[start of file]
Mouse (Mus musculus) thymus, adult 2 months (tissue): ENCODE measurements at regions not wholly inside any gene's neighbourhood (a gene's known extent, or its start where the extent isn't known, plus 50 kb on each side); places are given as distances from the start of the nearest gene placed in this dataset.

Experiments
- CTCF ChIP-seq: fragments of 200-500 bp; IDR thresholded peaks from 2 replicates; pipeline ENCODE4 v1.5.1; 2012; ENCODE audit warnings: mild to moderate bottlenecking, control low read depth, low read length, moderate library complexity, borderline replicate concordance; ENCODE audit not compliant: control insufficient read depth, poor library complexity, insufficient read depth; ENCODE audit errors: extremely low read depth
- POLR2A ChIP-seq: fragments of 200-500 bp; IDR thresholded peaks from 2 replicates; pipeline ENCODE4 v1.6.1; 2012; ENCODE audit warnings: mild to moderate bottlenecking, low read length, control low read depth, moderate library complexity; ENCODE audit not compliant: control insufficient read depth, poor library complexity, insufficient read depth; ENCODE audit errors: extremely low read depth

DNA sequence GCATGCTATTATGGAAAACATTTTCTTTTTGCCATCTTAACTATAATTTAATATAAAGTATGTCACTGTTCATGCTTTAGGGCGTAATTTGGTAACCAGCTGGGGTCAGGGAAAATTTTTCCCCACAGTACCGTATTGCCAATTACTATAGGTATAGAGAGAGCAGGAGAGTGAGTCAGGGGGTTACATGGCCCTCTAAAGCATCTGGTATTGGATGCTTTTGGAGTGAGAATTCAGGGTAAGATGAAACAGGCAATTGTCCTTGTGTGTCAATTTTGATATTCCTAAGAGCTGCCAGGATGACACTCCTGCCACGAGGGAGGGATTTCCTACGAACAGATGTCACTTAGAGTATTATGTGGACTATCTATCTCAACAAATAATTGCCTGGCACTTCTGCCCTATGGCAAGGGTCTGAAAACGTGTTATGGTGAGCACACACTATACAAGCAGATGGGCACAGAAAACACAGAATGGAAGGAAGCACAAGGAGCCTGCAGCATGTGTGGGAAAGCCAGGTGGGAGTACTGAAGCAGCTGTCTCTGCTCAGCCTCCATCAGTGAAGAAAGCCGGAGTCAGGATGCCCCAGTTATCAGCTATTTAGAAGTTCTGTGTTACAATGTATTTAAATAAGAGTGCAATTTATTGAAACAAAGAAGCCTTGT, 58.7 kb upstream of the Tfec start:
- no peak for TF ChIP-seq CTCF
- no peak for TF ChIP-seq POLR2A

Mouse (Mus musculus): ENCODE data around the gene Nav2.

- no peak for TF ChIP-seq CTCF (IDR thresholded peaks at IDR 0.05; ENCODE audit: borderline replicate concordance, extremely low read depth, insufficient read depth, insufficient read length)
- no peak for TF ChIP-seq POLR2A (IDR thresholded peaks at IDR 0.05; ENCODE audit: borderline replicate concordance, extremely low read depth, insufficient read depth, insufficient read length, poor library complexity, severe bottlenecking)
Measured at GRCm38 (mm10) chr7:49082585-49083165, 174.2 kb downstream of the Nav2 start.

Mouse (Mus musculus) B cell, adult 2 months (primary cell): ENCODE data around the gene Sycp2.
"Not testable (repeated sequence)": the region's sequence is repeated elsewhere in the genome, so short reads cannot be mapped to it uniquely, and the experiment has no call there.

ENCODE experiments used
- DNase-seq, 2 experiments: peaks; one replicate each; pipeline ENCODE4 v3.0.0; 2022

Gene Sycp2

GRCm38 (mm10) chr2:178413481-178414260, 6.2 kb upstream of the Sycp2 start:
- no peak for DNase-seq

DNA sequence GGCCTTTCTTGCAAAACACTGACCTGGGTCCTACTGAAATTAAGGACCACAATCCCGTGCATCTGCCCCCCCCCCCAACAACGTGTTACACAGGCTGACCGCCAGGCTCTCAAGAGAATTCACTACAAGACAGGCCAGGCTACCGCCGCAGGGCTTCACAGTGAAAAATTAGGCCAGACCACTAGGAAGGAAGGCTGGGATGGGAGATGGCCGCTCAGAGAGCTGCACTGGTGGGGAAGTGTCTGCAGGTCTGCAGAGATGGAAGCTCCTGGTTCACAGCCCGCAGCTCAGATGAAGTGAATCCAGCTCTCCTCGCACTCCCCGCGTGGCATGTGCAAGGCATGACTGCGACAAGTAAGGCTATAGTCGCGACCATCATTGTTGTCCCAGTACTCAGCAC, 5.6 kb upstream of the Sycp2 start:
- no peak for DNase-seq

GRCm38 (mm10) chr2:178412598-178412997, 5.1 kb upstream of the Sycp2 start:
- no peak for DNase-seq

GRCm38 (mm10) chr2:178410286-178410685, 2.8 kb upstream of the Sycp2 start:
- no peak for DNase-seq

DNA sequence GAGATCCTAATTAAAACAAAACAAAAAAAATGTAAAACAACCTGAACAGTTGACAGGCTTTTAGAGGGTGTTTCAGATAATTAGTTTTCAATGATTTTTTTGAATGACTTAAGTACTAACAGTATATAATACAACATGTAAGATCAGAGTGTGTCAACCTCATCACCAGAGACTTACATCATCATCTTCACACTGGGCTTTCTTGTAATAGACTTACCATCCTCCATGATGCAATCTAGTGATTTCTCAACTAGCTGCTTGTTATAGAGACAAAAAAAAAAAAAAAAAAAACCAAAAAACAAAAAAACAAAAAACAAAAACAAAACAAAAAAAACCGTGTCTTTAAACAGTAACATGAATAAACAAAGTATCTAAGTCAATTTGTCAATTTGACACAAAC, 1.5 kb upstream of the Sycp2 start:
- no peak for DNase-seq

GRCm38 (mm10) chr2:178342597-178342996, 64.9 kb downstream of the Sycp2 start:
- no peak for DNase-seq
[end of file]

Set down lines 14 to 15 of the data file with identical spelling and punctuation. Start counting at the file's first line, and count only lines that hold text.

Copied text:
ENCODE experiments used
- DNase-seq, 2 experiments: peaks; one replicate each; pipeline ENCODE4 v3.0.0; 2022